Feb 28, 2003 – Business Council scraps its outright Kyoto opposition

The Howard government’s ability to constrain public pressure for climate change action had in part rested on the claim that business was united in its opposition to, say, Kyoto Protocol ratification.  This was always nonsense (do you think renewable energy proponents, or carbon traders, or insurers, for instance, would be opposed? What about the gas industry?).  But this appearance of unity was assisted by the Business Council of Australia.  Eventually, however, the internal ructions became too much, and it moved from opposition to ‘no position’.  Then Hugh Morgan became President.  And it was only at the end of 2006 that things shifted. Fortunately, we have loads of time to deal with climate change, so the additional wait didn’t matter. Oh yes…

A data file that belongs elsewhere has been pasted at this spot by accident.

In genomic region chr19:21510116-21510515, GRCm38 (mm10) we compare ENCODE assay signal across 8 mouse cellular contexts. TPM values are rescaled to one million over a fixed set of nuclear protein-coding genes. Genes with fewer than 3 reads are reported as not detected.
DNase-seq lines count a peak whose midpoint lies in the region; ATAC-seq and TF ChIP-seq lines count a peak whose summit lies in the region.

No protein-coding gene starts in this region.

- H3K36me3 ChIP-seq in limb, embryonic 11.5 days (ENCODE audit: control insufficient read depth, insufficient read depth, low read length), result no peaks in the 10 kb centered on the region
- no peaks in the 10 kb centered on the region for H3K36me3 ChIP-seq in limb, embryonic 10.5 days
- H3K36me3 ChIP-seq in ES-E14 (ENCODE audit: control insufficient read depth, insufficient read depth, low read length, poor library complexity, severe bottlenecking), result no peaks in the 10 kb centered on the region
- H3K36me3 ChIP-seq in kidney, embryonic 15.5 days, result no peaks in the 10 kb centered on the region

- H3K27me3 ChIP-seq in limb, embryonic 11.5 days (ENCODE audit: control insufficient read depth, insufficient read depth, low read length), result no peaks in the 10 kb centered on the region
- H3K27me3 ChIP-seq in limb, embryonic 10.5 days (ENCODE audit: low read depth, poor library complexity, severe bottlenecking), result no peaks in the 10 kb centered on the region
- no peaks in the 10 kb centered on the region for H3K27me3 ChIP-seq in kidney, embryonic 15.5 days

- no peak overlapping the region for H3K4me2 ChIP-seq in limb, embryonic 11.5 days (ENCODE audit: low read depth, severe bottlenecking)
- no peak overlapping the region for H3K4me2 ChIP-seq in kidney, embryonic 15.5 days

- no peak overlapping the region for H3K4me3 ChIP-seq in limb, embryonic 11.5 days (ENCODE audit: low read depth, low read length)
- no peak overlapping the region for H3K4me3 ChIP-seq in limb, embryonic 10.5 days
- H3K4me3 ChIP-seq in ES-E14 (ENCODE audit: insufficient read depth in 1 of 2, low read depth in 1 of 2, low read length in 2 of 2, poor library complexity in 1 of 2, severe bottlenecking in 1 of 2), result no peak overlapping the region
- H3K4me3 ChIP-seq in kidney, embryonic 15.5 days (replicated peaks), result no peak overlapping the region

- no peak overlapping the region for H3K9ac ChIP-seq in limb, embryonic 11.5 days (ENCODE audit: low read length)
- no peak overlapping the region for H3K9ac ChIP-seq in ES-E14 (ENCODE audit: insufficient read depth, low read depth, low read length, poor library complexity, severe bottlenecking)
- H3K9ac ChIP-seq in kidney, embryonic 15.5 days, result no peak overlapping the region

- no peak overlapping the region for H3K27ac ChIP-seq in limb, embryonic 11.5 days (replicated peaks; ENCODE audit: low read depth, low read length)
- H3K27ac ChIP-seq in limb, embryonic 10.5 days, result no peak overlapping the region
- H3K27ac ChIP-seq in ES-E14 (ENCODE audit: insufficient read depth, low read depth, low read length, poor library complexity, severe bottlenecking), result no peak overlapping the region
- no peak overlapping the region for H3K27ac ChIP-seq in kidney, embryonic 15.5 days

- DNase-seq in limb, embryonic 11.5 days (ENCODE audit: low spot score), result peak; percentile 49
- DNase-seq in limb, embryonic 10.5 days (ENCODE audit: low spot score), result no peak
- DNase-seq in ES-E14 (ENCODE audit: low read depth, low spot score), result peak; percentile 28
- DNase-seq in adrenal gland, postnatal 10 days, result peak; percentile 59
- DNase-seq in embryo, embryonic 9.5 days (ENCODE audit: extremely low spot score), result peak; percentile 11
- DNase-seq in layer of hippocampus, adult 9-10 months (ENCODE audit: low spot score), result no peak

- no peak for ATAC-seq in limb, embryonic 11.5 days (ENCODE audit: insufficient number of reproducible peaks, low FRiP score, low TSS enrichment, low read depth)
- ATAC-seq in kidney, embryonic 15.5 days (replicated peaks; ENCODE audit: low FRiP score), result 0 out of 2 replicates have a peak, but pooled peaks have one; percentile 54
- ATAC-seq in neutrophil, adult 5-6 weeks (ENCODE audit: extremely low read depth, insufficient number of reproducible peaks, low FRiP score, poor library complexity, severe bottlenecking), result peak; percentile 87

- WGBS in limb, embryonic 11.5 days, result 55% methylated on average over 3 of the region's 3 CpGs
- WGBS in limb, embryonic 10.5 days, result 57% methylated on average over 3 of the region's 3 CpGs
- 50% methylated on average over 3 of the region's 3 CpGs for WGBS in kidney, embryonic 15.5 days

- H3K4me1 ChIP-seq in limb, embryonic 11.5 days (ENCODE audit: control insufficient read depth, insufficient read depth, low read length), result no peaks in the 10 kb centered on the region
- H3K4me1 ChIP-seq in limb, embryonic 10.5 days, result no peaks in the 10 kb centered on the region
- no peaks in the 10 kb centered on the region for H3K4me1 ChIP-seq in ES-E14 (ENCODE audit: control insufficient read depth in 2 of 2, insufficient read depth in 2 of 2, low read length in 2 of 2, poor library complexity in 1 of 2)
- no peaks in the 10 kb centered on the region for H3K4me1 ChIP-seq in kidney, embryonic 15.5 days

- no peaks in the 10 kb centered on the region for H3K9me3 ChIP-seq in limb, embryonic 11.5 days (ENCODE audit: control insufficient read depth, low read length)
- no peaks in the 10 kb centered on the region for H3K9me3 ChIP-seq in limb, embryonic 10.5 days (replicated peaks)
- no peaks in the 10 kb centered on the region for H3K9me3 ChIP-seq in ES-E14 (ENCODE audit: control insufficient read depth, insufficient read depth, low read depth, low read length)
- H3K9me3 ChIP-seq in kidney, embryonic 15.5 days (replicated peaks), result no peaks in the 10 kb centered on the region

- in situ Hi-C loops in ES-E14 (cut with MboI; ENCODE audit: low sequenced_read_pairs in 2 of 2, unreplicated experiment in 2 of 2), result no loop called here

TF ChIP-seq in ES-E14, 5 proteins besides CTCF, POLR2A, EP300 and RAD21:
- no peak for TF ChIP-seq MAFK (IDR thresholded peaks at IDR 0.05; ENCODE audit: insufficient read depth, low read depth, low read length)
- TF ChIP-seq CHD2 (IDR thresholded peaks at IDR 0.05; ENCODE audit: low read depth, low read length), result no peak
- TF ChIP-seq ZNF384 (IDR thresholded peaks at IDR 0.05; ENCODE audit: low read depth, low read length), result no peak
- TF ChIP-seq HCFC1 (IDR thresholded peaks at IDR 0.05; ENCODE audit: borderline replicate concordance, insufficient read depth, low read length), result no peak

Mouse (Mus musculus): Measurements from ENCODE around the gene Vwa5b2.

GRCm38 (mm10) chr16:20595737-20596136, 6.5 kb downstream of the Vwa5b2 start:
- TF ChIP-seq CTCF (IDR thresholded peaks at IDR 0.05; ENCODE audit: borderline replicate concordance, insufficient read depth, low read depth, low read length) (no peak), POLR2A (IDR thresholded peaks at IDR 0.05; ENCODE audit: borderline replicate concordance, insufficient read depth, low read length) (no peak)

“Business support for the Federal Government’s hardline position on climate change is crumbling, with the Business Council yesterday scrapping its outright opposition to the Kyoto Protocol.”
Garnaut, J. 2003. Business shifts tack on Kyoto. The Age, 1 March.

Also on this day –

Chamberlin, P. 1995. Cabinet to review gas reduction options. Canberra Times, 28 February  p.2.
“A plan to take Australia about 40 per cent of the way towards meeting international obligations on reducing greenhouse gas emissions will be discussed by the Cabinet today, with schemes designed to tempt top-level industry involvement.”

2007  The denialists got going, with a launch at Parliament House for this little doozy –  Nine Facts about Climate Change Ray Evans [Originally published in November 2006 as a PDF (click here, 1.5 Mb). Launched in Canberra by Sir Arvi Parbo on 28 February 2007](Parbo had been a founder of the Business Council of Australia, btw).